Population increase

Most of Norway's large carnivores belong to populations that we share with neighbouring countries. From almost complete extinction by the middle of the 20th century, the populations of large carnivores have increased slowly. Wolverine and bear populations started to rise in parts of the country from the late 1970s, lynx in the 1950s and wolves in the 1990s.

More research and efforts to register populations have given us more information on population sizes and on the biology of these species. Read more about Norway's large carnivores:

Measures to reduce conflict

Wolves and bears were protected throughout Norway in 1971 and 1973 respectively. Wolverines were designated as a protected species in southern and central Norway from 1973 and in the rest of the country from 1982.

The Norwegian authorities aim to maintain viable populations of the four large carnivores. An active agricultural sector is also to be maintained, including opportunities to use uncultivated land for grazing by sheep and reindeer. The Storting has also agreed to these recommendations. Steps to reduce conflicts between livestock and large predators are therefore very important.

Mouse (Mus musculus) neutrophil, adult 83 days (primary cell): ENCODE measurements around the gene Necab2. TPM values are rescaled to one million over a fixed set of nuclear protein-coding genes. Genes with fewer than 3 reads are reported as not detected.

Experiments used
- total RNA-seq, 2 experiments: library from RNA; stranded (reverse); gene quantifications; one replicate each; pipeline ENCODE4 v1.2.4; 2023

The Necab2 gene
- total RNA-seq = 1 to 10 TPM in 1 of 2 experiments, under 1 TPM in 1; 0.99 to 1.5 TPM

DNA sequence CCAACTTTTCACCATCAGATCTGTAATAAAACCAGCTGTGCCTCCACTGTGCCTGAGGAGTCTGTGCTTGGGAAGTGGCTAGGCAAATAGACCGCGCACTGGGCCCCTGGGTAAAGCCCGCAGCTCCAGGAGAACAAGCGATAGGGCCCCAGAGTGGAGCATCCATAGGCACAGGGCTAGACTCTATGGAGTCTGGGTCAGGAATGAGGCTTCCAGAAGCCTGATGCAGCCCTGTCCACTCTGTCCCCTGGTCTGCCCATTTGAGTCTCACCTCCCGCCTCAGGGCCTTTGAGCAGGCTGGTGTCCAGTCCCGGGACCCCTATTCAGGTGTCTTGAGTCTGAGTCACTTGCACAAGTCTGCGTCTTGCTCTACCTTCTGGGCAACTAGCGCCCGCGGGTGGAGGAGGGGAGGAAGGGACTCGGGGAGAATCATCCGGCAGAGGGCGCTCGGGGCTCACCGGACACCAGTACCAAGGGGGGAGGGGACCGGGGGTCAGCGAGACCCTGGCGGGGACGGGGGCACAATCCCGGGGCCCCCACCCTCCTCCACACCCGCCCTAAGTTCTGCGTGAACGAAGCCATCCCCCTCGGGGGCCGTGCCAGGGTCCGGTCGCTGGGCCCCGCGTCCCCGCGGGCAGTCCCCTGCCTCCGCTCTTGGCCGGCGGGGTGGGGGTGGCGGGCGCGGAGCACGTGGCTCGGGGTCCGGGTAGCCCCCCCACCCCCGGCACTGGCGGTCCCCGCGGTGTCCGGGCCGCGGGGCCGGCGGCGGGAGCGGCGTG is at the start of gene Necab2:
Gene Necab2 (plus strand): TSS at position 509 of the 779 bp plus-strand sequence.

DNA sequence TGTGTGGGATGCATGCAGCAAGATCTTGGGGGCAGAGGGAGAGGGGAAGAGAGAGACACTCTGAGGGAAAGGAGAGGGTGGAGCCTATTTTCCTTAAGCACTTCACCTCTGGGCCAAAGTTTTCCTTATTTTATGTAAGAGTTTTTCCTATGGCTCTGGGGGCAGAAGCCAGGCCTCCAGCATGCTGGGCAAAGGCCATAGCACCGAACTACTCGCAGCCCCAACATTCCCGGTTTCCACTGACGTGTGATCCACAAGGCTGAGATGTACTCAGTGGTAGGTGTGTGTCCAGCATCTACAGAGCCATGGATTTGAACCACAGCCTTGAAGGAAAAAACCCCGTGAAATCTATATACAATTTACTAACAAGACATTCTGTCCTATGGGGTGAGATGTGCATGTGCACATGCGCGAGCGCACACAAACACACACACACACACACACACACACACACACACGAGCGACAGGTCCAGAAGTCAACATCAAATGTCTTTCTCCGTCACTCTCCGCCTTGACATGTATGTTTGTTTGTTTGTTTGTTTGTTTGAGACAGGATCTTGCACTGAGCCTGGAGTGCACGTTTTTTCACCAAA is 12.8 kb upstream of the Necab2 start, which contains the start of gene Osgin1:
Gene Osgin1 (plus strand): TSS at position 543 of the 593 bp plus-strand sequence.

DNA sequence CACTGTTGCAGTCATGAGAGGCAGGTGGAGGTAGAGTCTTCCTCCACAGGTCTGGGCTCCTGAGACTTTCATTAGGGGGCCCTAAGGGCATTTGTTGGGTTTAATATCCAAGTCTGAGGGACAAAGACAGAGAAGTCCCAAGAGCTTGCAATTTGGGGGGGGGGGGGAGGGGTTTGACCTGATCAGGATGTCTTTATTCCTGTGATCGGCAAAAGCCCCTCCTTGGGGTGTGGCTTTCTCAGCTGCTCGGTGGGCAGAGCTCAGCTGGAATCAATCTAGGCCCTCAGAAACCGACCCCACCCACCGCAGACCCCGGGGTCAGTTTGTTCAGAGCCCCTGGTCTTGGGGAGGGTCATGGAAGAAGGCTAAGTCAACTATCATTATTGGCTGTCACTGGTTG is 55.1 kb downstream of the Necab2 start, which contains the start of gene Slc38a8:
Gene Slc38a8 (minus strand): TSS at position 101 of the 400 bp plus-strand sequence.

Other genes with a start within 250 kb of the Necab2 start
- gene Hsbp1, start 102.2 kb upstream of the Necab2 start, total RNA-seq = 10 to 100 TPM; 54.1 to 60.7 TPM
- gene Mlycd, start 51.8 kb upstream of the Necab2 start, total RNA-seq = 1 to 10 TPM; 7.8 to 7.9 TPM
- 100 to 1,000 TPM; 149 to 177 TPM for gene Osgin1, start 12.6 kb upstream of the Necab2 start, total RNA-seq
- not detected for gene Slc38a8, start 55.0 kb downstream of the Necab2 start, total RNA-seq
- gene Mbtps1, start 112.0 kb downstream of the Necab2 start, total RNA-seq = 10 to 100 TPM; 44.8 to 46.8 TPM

In order to achieve our goals both for the large carnivores and for agriculture, the authorities intend to vary the management regime from one area to another, so that agriculture is given priority in some districts and the large carnivores in others. Close contact with the local authorities and others who are affected will be very important.

Norway has international obligations

The Bern Convention on the Conservation of European Wildlife and Natural Habitats applies to all four of the large carnivores - wolverine, lynx, bear and wolf. The wolverine, bear and wolf are included in Appendix II, which lists strictly protected species, and the lynx in Appendix III, which lists protected species.

The wolf, bear and lynx are also included in Appendix II of the Convention on International Trade in Endangered Species of Wild Fauna and Flora (CITES). This Appendix lists species in which trade may be permitted but must be strictly regulated.